What's in the forecast and how do we know?
Here's what the global temperature and rainfall conditions for the rest of this year are expected to be. The Earth Institute's International Research Institute for Climate and Society's (IRI) probabilistic outlooks for temperature and precipitation are updated monthly for six months into the future. The forecasts call for warmer than normal temperatures for portions of Africa, Australia, South America, south-central or southwestern Asia, southeastern Europe, the United States and Greenland. The likelihood of above average temperatures is highest for Greenland and northern North America. Cooler than normal temperatures are projected for northern and northwestern North America and portions of northern Asia. Southern Africa could see cooler temperatures in the August to October season.
According to IRI, however, there is no such thing as a strictly right or wrong probabilistic forecast. If there is a 75 percent chance of above-average temperature, but the temperature ends up being below average, this doesn't mean the forecast is wrong, because a 75 percent chance of above-average temperature also allows for a 25 percent chance of average or below-average temperature.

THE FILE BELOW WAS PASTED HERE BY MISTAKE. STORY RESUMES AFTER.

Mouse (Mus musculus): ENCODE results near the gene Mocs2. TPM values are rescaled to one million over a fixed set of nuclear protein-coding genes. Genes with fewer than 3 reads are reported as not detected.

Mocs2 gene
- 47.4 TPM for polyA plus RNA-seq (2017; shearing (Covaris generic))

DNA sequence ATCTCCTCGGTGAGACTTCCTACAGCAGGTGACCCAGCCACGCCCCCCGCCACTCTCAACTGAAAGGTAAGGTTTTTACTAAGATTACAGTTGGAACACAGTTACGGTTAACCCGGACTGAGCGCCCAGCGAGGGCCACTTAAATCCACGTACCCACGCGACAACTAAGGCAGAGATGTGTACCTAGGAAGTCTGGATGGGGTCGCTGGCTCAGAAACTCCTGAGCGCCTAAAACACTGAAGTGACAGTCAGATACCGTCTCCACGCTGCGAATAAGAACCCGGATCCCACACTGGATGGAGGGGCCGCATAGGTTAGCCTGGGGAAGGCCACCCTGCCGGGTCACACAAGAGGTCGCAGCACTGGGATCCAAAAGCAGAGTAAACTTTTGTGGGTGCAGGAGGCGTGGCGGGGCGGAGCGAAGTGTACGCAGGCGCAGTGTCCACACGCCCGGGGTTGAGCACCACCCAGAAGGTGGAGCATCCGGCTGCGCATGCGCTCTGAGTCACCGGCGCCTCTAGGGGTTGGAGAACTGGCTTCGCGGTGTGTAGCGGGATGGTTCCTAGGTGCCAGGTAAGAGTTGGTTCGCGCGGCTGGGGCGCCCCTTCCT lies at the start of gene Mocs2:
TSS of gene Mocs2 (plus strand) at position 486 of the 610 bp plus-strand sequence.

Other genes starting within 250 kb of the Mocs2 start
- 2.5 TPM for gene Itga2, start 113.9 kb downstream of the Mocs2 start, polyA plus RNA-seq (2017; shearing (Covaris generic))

The Met Office, the U.K.'s national weather service, predicts that the 2017 global average temperature will be from 0.63 °C to 0.87 °C warmer than the long-term (1961-1990) average temperature of 14.0 °C.
"You see a lot of warm anomalies," said Adam Sobel, professor in the Department of Applied Physics and Applied Mathematics at Columbia University and Lamont-Doherty Earth Observatory, and director of the Columbia Initiative on Extreme Weather and Climate. "But because an anomaly is a difference from an average that's defined by the last 20 or 30 years, it's almost always warmer than that now because of global warming. So when you look at the temperature maps, you see warm over most of the globe—you don't see much cool, and that, to some extent, is just the climate change signal which is mixed in there."
Precipitation is predicted to be below normal in northern and central South America until September with northern South America expected to receive less precipitation from August through December. Chances for below normal precipitation are also expected for parts of Australia through November; below normal precipitation is predicted for southern and western Indonesia through October, and for central Africa from September through December. Slightly above normal precipitation is forecast for western Africa through October, and some of northern Asia from September to December.